All buildings, from residential homes to large industrial facilities, rely in some way on freshwater. This leaves them susceptible to the growth of bacteria and other contaminants in the water that could have a lasting or significant impact on the building. If you have recently conducted a Legionella test and have discovered that your freshwater system is positive for this potentially dangerous bacteria, deciding what to do next will depend on a variety of factors unique to your situation.
Why Legionella Is An Important Test Metric
In order to understand what to do after Legionella has been discovered in your water system, you must first learn more about why Legionella is tested for in the first place and the dramatic impacts it could have on your building and the people in the vicinity. Legionella is a type of gram-negative bacteria that flourishes in freshwater, most commonly between 77 degrees and 108 degrees Fahrenheit. Legionella can be introduced to humans through water droplets that humans breathe in or absorb through the mucous membranes in the eyes and nose. Once Legionella enters the body, it can cause a variety of illnesses, from the flu-like Pontiac fever to the potentially fatal Legionnaires’ disease, which is characterized by sudden and severe lung inflammation.
Many people assume that Legionella is only a problem in facilities with large cooling towers, hot tubs and other equipment that produces steam regularly. While these are some of the most common sites for a Legionella outbreak, it is important to remember that even the simple act of flushing a toilet can discharge water droplets into the air, and so buildings should regularly test for Legionella to ensure that the people who live and work in or near that location are safe.
Evaluating Testing Based On Location, Time And Other Factors
If you have undergone testing on your water system and discovered that your water is positive for Legionella, what you do next should be guided by your Legionella Risk Management Plan and the results that you uncovered in the testing. Where in the building did the water draw for testing take place? Was the test conducted on pre flush (or “first draw”) water or post flush samples? Understanding these pieces of data will help to effectively guide the plan of attack for removing the Legionella from your system. It is important when testing for Legionella bacteria that you work with testing and legionella experts who have partnered with a reliable lab; simply understanding that Legionella is present in your water may not be sufficient to address the problem. A lab that works with Legionella sampling can inform you of exactly what species and even which serogroup your bacteria belong to, which will impact your method of treatment.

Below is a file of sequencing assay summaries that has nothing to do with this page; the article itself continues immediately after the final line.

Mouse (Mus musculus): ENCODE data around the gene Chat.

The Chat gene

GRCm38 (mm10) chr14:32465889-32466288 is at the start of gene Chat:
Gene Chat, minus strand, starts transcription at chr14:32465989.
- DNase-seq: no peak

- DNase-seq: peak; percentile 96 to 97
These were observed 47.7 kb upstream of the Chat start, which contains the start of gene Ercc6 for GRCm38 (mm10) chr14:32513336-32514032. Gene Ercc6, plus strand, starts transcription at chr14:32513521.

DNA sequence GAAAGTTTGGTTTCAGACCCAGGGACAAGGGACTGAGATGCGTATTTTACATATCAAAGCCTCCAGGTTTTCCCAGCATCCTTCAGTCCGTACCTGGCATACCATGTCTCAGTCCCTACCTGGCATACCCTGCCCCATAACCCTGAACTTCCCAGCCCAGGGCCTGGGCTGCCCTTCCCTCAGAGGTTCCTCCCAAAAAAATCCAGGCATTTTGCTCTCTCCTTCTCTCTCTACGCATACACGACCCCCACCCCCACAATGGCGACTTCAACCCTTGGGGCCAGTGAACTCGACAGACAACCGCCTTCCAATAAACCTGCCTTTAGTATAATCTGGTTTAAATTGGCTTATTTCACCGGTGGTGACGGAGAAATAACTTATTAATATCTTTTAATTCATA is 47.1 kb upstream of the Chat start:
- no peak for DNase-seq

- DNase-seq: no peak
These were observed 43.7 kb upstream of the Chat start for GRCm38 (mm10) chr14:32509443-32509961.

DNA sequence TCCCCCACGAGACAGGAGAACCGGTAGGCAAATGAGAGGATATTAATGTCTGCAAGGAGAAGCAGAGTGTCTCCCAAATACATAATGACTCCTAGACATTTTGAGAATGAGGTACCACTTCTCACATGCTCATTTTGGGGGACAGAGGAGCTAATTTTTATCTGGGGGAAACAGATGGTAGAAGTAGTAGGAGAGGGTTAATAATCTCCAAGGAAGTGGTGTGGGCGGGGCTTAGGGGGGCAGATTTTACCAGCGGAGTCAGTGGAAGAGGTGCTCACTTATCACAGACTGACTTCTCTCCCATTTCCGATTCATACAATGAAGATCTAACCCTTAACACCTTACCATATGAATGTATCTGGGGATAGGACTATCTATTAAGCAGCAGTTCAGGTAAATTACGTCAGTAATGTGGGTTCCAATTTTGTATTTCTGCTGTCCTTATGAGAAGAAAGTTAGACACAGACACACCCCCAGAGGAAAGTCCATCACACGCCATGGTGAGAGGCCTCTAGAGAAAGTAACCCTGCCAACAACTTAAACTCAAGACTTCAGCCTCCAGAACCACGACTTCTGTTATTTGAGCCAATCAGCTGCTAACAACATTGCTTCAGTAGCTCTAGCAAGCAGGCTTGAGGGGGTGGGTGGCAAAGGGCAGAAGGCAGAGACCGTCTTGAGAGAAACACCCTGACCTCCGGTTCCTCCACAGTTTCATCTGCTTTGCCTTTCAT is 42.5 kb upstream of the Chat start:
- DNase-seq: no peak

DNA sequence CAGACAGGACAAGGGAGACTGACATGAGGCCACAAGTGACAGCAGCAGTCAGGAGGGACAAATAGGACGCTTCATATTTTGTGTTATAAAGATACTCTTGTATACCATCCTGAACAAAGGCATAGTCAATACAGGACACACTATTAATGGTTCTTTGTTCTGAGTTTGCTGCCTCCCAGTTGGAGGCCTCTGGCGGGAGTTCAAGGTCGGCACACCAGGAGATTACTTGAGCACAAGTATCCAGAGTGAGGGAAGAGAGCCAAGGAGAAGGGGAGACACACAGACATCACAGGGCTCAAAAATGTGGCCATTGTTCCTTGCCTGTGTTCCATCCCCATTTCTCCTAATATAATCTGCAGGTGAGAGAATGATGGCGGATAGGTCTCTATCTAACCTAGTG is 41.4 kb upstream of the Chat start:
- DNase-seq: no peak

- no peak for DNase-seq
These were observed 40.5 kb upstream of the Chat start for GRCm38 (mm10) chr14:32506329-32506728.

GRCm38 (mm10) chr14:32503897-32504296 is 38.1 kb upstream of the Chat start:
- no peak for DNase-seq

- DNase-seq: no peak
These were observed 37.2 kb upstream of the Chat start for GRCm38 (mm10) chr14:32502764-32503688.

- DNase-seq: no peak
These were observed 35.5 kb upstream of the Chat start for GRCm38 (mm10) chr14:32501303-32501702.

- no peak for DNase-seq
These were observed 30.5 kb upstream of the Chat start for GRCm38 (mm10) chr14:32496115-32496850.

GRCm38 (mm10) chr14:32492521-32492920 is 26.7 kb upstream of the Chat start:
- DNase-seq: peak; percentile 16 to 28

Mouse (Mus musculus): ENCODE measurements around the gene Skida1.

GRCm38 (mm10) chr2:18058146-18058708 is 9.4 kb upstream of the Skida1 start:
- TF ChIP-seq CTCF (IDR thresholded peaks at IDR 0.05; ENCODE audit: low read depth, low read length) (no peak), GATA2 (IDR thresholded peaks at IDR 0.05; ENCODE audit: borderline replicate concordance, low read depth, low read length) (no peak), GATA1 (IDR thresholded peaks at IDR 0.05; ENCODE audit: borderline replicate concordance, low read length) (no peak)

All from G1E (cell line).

Determining Your Next Steps
The next step immediately after discovering that your building contains Legionella is to follow your water management plan. Unfortunately, many facilities do not establish such a plan ahead of their first Legionella outbreak. Establishing a strategy for conquering Legionella early in the process is critical, but if the time for preparation has already passed, the next best thing to do is to ascertain the type of water that is impacted. Every building relies on two separate types of water: potable (or drinkable) and non-potable (or not meant for human consumption). While Legionella in either of these locations is a serious issue, potable water infected with Legionella poses a more immediate danger.
If you can locate where the Legionella growth is occurring, your next step should be to take the affected systems out of service if possible until the issue is resolved. After this, or especially if the system cannot be shut off until the Legionella is dealt with, you should reach out to experienced Legionella compliance and remediation experts who can evaluate your system specifically and administer the appropriate Legionella strategy. Your system will bear its own unique risks that make Legionella treatment a personalized process; simply adding chemicals or biocides to the water may not be sufficient to conquer the bacteria.
Work With Experienced Legionella Testing And Compliance Professionals
Whether you have just received a positive Legionella test from your most recent water sampling or you would like to establish a water management plan ahead of time, be sure to trust Legionella compliance professionals. The experts at Tower Water would be happy to offer an individualized plan to treat Legionella in your building based upon the specific risk factors and challenges posed by your water system. Reach out to schedule an appointment to speak with a Legionella expert and develop a strategy for removing the bacteria from your water and keeping your building safe.